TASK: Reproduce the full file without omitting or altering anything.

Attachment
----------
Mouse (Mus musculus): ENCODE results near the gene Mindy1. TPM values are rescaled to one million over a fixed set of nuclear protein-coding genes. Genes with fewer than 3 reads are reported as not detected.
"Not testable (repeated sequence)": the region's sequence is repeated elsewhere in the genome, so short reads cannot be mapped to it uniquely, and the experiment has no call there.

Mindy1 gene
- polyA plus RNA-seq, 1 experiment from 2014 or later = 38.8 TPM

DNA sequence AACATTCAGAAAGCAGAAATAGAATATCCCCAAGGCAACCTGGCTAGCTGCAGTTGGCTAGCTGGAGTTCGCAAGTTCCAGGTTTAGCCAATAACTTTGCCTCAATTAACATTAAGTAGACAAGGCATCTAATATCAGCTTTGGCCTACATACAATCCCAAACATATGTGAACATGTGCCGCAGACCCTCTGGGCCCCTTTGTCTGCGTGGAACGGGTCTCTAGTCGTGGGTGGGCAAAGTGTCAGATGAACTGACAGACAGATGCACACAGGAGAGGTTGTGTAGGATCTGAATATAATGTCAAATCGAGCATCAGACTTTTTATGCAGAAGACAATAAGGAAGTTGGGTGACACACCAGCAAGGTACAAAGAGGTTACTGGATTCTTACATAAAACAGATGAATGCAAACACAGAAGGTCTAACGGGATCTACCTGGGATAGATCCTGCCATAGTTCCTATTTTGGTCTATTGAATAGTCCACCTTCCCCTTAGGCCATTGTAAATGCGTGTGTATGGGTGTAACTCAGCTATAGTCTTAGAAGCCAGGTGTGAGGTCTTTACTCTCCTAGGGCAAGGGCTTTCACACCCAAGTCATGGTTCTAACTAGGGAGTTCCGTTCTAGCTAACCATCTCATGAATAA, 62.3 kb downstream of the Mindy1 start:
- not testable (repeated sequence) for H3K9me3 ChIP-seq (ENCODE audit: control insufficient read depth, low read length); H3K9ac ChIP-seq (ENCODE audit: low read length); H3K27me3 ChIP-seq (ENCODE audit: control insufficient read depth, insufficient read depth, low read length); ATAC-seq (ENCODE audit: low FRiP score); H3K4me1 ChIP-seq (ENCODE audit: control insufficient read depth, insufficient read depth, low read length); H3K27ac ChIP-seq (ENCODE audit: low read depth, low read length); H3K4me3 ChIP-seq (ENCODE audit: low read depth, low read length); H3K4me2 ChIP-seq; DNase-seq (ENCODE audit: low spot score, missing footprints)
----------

Mouse (Mus musculus): ENCODE results near the gene Mindy1. TPM values are rescaled to one million over a fixed set of nuclear protein-coding genes. Genes with fewer than 3 reads are reported as not detected.
"Not testable (repeated sequence)": the region's sequence is repeated elsewhere in the genome, so short reads cannot be mapped to it uniquely, and the experiment has no call there.

Mindy1 gene
- polyA plus RNA-seq, 1 experiment from 2014 or later = 38.8 TPM

DNA sequence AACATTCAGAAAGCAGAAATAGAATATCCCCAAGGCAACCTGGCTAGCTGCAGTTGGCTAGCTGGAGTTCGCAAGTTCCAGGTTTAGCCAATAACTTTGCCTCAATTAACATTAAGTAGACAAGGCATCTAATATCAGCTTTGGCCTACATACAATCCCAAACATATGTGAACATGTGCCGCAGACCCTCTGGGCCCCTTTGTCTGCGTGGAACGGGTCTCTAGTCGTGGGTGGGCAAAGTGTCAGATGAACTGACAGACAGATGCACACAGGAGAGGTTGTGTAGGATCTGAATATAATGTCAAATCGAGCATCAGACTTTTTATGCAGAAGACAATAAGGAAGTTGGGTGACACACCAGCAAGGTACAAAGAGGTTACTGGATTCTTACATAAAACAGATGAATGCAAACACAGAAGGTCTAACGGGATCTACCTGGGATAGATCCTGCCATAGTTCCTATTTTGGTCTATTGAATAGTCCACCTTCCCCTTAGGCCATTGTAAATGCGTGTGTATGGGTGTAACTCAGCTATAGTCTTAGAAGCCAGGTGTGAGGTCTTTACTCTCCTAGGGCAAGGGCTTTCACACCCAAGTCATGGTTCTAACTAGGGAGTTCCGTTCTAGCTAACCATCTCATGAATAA, 62.3 kb downstream of the Mindy1 start:
- not testable (repeated sequence) for H3K9me3 ChIP-seq (ENCODE audit: control insufficient read depth, low read length); H3K9ac ChIP-seq (ENCODE audit: low read length); H3K27me3 ChIP-seq (ENCODE audit: control insufficient read depth, insufficient read depth, low read length); ATAC-seq (ENCODE audit: low FRiP score); H3K4me1 ChIP-seq (ENCODE audit: control insufficient read depth, insufficient read depth, low read length); H3K27ac ChIP-seq (ENCODE audit: low read depth, low read length); H3K4me3 ChIP-seq (ENCODE audit: low read depth, low read length); H3K4me2 ChIP-seq; DNase-seq (ENCODE audit: low spot score, missing footprints)